In Chile in recent years, its citizens have been increasingly empowered. This has occurred in the hands of a relatively uninterrupted cycle of relatively high growth for no less than 27 years that has allowed unprecedented expansion in consumption of goods. In addition, our institutionality has been transformed into one in which greater rights are recognized to the people and in which the State has explicitly assumed its financing. Paradoxically, despite the extraordinary progress we have undergone, we are going through an era of marked mistrust and certain institutions are frankly fatigued and in need of renewal.
By the way this is not new. Already in 2009 the UNDP Human Development Report in Chile concluded that one of the great challenges facing our country is to change the way we do things. This forces us to put the focus of attention on social relations: negotiations, conflicts, exchanges. In other words, the concrete practices by which people achieve their ends. More than environmental problems that have to do with issues such as quantity and quantity of infrastructure, coverage and access to certain goods, these are problems with the logic of action, how things are done. In the latter three major forces interact: institutions, subjectivity (preferences and expectations) and practical knowledge.
Social practices have a strong inertia and resistance to change. Along with this new society new conflicts have also emerged. In a broad sense, conflicts are the consequence of the nonviolent actions that some realize to capture assets of others through a variety of means that include theft, threats, fraud, defaults, lawsuits, limitations or exclusions Of competition, etc. For some time the streets, courts and regulations have replaced the rational and serene negotiation that is the one that allows people to reach sustainable and long-term agreements.
To paraphrase the celebrated Nobel Prize for Economics, Ronald Coase, it seems that in Chile transaction costs understood as those associated with negotiating and agreeing make many processes unviable, causing the conflict to be channeled through these other channels. Obviously, the solutions that are generated in those spaces are less efficient than those that result when people negotiate.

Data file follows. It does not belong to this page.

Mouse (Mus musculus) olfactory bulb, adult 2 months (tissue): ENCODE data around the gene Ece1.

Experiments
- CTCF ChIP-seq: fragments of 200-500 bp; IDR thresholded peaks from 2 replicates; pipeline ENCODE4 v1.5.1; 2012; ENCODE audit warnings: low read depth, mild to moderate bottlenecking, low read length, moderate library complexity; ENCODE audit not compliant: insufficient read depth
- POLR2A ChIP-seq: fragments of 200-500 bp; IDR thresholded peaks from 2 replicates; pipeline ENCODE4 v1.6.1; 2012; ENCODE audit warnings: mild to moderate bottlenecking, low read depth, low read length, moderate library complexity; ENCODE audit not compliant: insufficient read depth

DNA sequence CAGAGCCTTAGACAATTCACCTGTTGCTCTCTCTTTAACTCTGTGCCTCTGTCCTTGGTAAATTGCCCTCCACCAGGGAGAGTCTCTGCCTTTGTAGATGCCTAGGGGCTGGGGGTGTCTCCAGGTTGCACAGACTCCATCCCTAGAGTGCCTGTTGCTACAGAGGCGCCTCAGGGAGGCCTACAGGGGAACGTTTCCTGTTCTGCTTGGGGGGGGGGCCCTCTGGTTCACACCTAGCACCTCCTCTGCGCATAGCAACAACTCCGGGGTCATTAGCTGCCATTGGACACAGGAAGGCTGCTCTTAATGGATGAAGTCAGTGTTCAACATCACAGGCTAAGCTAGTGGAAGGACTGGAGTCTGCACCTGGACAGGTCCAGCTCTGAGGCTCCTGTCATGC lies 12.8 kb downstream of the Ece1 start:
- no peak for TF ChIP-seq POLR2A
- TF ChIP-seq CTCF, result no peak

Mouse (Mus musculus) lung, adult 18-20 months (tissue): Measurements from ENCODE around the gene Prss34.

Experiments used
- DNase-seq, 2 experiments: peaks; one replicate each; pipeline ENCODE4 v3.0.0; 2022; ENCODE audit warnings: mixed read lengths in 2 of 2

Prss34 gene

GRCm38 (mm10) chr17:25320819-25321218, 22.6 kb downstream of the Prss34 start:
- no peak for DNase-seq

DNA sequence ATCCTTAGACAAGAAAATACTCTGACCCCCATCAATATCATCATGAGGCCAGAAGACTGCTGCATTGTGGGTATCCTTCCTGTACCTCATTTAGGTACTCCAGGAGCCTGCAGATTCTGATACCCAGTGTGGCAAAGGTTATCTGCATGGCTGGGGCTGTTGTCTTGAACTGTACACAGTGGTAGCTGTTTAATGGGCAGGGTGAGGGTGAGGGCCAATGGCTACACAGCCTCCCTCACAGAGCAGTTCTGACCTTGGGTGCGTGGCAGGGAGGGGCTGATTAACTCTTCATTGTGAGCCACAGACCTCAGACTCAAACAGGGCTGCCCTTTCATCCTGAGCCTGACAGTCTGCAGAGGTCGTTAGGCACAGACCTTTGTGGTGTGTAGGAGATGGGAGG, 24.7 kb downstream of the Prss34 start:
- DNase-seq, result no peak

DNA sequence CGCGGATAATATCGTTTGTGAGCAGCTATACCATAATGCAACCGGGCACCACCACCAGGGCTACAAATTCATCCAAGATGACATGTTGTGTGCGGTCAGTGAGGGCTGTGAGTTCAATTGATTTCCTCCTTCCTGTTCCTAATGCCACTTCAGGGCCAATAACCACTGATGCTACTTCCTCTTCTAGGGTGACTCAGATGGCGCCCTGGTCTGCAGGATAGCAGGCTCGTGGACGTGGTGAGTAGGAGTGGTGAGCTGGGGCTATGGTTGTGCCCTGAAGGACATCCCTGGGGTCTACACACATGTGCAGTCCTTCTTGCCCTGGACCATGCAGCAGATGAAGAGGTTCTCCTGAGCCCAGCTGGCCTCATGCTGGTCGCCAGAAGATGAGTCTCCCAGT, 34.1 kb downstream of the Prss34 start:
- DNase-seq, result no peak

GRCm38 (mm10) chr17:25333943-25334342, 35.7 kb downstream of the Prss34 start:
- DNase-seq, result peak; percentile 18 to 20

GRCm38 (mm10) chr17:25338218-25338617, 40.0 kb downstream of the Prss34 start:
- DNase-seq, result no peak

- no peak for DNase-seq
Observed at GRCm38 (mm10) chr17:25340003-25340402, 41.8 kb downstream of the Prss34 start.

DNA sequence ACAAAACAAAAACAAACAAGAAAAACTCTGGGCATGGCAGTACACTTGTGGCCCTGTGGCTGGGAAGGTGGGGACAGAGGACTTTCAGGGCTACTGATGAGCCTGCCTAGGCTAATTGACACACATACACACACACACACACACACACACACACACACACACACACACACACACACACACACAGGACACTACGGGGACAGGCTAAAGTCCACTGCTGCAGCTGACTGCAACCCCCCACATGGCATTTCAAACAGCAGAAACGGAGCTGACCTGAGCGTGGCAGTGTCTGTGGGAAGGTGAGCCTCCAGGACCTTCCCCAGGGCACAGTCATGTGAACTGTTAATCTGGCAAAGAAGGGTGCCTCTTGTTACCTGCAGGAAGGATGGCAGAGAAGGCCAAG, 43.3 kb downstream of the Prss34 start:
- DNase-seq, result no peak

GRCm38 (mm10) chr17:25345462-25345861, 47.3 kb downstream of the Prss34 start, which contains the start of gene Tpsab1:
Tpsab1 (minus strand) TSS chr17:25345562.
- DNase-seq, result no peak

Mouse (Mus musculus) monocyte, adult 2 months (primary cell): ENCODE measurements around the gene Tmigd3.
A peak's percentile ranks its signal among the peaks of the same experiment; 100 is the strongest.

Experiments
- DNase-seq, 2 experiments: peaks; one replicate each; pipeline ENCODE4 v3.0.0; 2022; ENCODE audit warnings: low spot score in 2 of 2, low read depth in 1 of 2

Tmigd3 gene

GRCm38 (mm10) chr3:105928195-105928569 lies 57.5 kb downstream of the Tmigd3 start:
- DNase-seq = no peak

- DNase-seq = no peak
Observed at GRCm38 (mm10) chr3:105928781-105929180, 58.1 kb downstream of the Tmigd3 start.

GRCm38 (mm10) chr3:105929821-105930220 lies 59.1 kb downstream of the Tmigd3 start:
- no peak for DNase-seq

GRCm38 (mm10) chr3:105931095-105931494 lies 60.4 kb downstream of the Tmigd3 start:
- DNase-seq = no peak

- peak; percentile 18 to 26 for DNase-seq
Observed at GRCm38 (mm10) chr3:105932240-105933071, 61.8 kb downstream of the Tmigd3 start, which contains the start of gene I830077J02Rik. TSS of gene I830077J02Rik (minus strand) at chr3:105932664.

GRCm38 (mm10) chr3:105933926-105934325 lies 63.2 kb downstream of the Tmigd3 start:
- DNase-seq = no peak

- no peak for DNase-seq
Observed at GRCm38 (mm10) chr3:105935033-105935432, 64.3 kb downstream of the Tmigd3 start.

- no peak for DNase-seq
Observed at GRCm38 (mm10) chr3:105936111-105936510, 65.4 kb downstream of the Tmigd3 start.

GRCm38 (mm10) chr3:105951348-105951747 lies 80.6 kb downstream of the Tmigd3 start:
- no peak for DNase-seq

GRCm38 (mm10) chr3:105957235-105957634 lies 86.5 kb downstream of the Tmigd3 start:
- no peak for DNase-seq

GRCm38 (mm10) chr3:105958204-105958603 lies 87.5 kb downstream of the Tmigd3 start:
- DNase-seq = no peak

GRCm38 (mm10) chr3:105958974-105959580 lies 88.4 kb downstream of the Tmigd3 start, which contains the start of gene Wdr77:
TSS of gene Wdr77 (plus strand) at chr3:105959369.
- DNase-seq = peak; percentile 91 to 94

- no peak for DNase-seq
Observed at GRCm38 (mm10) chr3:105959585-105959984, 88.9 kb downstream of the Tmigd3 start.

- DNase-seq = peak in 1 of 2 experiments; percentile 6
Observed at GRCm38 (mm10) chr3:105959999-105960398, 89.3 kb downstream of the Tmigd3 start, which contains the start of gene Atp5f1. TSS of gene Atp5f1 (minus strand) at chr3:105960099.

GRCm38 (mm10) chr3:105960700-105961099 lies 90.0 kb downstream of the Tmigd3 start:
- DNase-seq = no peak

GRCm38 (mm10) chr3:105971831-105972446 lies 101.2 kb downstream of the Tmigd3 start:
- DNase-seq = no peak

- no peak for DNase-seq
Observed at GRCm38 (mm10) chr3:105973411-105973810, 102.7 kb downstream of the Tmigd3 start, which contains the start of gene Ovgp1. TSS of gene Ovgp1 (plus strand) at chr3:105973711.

Both the judicial and regulatory channels have important limitations, but sometimes they are the only available route. The judicial route is eminently adversarial and as such generates consequences beyond the object of the dispute. It is argued that unlike other means of dispute settlement, judicial proceedings offer or appear to offer the aggrieved party the possibility of meeting five aspirations: / i / a sense of revenge; / Ii / a sense of empowerment; / Iii / the possibility of being heard publicly; / Iv / a sort of certificate of legitimacy to their dispute; And, / v / the desire that justice be done in a manifest and concrete way. That is why people take them in an emotional rather than rational way and are willing to risk losing to prove that they were right. It is the human combination of wanting to win and seeing your opponent lose and that makes them willing to endure not only the cost of litigation but also the risk of losing.
On the other hand, as the quantity and complexity of our social relations increases, we are more likely to encounter imperfect, incomplete, or imprecise rules and agreements. And as risks increase, contingency fee schemes become more frequent. However, a conflict that reaches the courts means delegating its resolution to a third party outside the parties with biases, preferences and knowledge that are very different from the ones they have.
This increases the conflict, increases the uncertainty about its outcome and forces the contenders to transfer a large amount of information to the one who must resolve it. In addition, the judge may simply be wrong. And although through the arbitration the parties try to avoid the costs of litigation derived from the high congestion that in general present the ordinary courts and the uncertainty associated with the lack of knowledge in specific and complex matters, the solution of the same also falls In the hands of a third party and not in them. Something similar happens when it is the regulation that settles a conflict by better recognizing one interest group over another.
In short, we need to change our practices and one of the most important is how we negotiate to resolve our differences. If we do, we will greatly reduce the costs of conflict and take important steps in the generation of an indispensable collective good that is trust. For that to happen, we must approach the conflict with a different view, with greater knowledge, considering its various facets, anticipating him acting in an early manner incorporating the community and relevant actors and devising new instruments and mechanisms that encourage agreement in place To stimulate divergence. The recent outcome of the dispute between Codelco and Anglo is a good sign that achieving an agreement is possible. The challenge is to develop best practices and negotiation skills.
Juan Pablo Bórquez Yunge, November 2012.